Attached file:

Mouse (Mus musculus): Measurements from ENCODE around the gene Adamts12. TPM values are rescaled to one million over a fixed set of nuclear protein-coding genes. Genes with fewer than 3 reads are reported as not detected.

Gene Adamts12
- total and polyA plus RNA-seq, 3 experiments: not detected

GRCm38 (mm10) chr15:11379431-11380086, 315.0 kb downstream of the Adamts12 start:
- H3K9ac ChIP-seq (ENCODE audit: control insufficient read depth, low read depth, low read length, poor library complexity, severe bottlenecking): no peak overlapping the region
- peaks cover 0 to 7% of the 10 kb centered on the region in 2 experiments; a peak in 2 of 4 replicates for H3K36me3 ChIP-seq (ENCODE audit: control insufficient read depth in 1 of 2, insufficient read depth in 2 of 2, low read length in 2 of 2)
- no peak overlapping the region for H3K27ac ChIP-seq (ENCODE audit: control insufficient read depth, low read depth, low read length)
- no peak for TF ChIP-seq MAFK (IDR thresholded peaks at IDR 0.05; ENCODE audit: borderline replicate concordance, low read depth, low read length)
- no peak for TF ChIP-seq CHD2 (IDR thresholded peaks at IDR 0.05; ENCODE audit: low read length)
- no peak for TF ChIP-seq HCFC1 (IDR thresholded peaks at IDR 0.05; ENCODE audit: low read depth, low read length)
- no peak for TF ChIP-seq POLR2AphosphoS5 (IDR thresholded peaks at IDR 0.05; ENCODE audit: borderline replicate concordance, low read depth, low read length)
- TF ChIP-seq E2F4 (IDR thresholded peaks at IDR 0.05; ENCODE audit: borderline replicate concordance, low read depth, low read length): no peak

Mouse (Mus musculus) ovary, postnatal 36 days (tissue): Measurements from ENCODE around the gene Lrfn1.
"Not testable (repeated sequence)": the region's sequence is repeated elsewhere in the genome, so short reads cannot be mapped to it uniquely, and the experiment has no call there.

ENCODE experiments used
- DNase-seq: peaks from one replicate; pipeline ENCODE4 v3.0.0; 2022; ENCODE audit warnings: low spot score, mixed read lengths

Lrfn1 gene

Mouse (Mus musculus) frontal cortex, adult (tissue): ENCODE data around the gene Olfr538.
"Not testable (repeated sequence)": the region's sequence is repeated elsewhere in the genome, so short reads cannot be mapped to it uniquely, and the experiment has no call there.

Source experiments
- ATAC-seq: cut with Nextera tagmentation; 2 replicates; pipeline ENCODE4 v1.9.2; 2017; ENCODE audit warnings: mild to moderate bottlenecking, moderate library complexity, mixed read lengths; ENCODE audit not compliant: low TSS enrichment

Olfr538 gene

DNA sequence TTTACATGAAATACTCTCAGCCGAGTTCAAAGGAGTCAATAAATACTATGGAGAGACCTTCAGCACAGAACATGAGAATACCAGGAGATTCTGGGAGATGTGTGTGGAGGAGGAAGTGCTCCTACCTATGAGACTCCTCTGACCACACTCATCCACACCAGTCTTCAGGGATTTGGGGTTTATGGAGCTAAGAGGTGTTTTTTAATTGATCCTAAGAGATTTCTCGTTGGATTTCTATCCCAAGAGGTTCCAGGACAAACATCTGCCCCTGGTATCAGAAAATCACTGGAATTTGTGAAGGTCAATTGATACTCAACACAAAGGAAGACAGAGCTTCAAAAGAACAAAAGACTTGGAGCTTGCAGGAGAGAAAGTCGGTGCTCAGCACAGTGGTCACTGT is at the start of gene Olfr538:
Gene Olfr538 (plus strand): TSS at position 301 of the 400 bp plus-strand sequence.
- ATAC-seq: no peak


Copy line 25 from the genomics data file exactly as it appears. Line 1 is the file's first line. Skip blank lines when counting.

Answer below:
- ATAC-seq: no peak